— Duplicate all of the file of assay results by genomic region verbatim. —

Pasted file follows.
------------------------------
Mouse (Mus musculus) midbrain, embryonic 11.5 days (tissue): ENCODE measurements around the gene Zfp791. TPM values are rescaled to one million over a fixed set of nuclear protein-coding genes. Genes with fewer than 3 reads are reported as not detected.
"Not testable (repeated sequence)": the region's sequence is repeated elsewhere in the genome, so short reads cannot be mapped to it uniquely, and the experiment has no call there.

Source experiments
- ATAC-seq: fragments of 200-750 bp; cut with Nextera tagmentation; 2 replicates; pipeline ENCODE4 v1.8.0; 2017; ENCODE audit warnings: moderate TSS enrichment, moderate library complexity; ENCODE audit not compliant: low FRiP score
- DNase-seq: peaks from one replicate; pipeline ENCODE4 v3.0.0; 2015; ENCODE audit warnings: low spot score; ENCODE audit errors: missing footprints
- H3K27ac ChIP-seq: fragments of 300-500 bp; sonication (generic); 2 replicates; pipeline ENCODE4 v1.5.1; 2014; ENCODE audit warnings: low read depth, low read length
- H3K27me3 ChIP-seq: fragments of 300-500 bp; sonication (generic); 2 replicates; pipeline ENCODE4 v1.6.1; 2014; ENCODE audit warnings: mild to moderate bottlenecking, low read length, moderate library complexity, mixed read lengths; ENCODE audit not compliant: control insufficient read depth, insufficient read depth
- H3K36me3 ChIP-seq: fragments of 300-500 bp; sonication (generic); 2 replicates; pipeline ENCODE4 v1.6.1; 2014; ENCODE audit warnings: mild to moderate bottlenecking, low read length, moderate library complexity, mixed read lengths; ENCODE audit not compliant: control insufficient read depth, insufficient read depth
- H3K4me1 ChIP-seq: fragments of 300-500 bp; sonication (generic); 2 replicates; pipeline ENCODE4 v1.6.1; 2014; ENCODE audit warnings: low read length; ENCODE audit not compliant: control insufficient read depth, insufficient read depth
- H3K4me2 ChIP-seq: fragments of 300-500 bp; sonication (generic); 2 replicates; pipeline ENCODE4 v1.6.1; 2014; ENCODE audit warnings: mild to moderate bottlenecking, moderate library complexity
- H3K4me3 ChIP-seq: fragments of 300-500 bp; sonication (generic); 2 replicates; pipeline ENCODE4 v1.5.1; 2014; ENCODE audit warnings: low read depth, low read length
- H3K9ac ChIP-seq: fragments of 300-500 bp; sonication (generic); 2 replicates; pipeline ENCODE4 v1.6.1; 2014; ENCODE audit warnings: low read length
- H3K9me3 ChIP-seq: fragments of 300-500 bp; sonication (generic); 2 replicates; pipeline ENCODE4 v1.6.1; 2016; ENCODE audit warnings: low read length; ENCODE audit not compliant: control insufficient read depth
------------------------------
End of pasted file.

Mouse (Mus musculus) midbrain, embryonic 11.5 days (tissue): ENCODE measurements around the gene Zfp791. TPM values are rescaled to one million over a fixed set of nuclear protein-coding genes. Genes with fewer than 3 reads are reported as not detected.
"Not testable (repeated sequence)": the region's sequence is repeated elsewhere in the genome, so short reads cannot be mapped to it uniquely, and the experiment has no call there.

Source experiments
- ATAC-seq: fragments of 200-750 bp; cut with Nextera tagmentation; 2 replicates; pipeline ENCODE4 v1.8.0; 2017; ENCODE audit warnings: moderate TSS enrichment, moderate library complexity; ENCODE audit not compliant: low FRiP score
- DNase-seq: peaks from one replicate; pipeline ENCODE4 v3.0.0; 2015; ENCODE audit warnings: low spot score; ENCODE audit errors: missing footprints
- H3K27ac ChIP-seq: fragments of 300-500 bp; sonication (generic); 2 replicates; pipeline ENCODE4 v1.5.1; 2014; ENCODE audit warnings: low read depth, low read length
- H3K27me3 ChIP-seq: fragments of 300-500 bp; sonication (generic); 2 replicates; pipeline ENCODE4 v1.6.1; 2014; ENCODE audit warnings: mild to moderate bottlenecking, low read length, moderate library complexity, mixed read lengths; ENCODE audit not compliant: control insufficient read depth, insufficient read depth
- H3K36me3 ChIP-seq: fragments of 300-500 bp; sonication (generic); 2 replicates; pipeline ENCODE4 v1.6.1; 2014; ENCODE audit warnings: mild to moderate bottlenecking, low read length, moderate library complexity, mixed read lengths; ENCODE audit not compliant: control insufficient read depth, insufficient read depth
- H3K4me1 ChIP-seq: fragments of 300-500 bp; sonication (generic); 2 replicates; pipeline ENCODE4 v1.6.1; 2014; ENCODE audit warnings: low read length; ENCODE audit not compliant: control insufficient read depth, insufficient read depth
- H3K4me2 ChIP-seq: fragments of 300-500 bp; sonication (generic); 2 replicates; pipeline ENCODE4 v1.6.1; 2014; ENCODE audit warnings: mild to moderate bottlenecking, moderate library complexity
- H3K4me3 ChIP-seq: fragments of 300-500 bp; sonication (generic); 2 replicates; pipeline ENCODE4 v1.5.1; 2014; ENCODE audit warnings: low read depth, low read length
- H3K9ac ChIP-seq: fragments of 300-500 bp; sonication (generic); 2 replicates; pipeline ENCODE4 v1.6.1; 2014; ENCODE audit warnings: low read length
- H3K9me3 ChIP-seq: fragments of 300-500 bp; sonication (generic); 2 replicates; pipeline ENCODE4 v1.6.1; 2016; ENCODE audit warnings: low read length; ENCODE audit not compliant: control insufficient read depth